International Journal of Obesity (2007) 31, 204–212. doi:10.1038/sj.ijo.0803523

Clinical significance of adaptive thermogenesis

G C Major1, E Doucet2, P Trayhurn3, A Astrup4 and A Tremblay1

  1. 1Division de kinésiologie, Département de médecine sociale et préventive, Université Laval, Ste-Foy, Québec, Canada
  2. 2School of Human Kinetics, University of Ottawa, Québec, Canada
  3. 3Obesity Biology Unit, School of Clinical Sciences, University of Liverpool, Liverpool, UK
  4. 4Department of Human Nutrition, Centre for Advanced Food Studies, The Royal Veterinary and Agricultural University, Rolighedsvej, Frederiksberg C, Denmark

Correspondence: Dr A Tremblay, Department of Social and Preventive Medicine, Division of Kinesiology, Faculty of Medicine, Laval University, Ste-Foy, Québec, Canada G1K 7P4. E-mail:

Received 6 March 2006; Revised 4 September 2006; Accepted 17 October 2006.



The epidemic of obesity is developing faster than the scientific understanding of an efficient way to overcome it, as reflected by the low success rate of short- and long-term weight loss interventions. From a clinical standpoint, this suggests that the body tends to defend a set point of possible genetic origin in the context of a weight-reducing program. As described in this paper, this limited therapeutic success may depend on adaptive thermogenesis, which represents in this case the decrease in energy expenditure (EE) beyond what could be predicted from the changes in fat mass or fat-free mass under conditions of standardized physical activity in response to a decrease in energy intake. This issue has been documented in recent studies that have shown in obese individuals adhering to a weight reduction program a greater than predicted decrease in EE, which in some cases was quantitatively sufficient to overcome the prescribed energy restriction, suggesting a role for adaptive thermogenesis in unsuccessful weight loss interventions and reduced body weight maintenance. As also discussed in this paper, this 'adaptive thermogenesis' can be influenced by environmental factors, which have not been frequently considered up to now. This is potentially the case for plasma organochlorine concentration and oxygen desaturation in obstructive sleep apnea syndrome. It is concluded that health professionals should be aware that in some vulnerable individuals, adaptive thermogenesis can be multi-causal, and has the capacity to compensate, at least partly, for the prescribed energy deficit, possibly going beyond any good compliance of some patients.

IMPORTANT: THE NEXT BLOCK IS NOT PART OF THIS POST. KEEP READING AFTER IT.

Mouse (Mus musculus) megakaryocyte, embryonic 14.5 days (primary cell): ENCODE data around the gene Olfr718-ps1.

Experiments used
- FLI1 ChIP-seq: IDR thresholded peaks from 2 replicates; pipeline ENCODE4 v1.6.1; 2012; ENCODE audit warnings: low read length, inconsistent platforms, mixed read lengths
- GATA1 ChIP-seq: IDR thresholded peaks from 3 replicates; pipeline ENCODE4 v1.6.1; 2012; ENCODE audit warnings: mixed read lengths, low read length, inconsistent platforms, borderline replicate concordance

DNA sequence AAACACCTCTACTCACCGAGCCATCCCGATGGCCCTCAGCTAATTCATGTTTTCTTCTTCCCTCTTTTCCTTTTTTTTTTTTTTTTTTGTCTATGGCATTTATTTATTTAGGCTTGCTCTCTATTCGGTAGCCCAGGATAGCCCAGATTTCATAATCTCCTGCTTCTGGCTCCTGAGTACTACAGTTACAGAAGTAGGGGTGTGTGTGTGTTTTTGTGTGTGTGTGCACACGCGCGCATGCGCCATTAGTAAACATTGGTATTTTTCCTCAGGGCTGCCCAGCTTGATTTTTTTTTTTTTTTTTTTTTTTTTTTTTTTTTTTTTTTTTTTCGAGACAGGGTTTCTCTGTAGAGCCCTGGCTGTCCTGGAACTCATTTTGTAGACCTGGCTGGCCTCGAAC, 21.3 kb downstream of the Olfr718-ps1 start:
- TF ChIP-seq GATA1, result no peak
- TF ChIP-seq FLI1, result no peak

energy expenditure, body weight loss, organochlorines, sleep apnea



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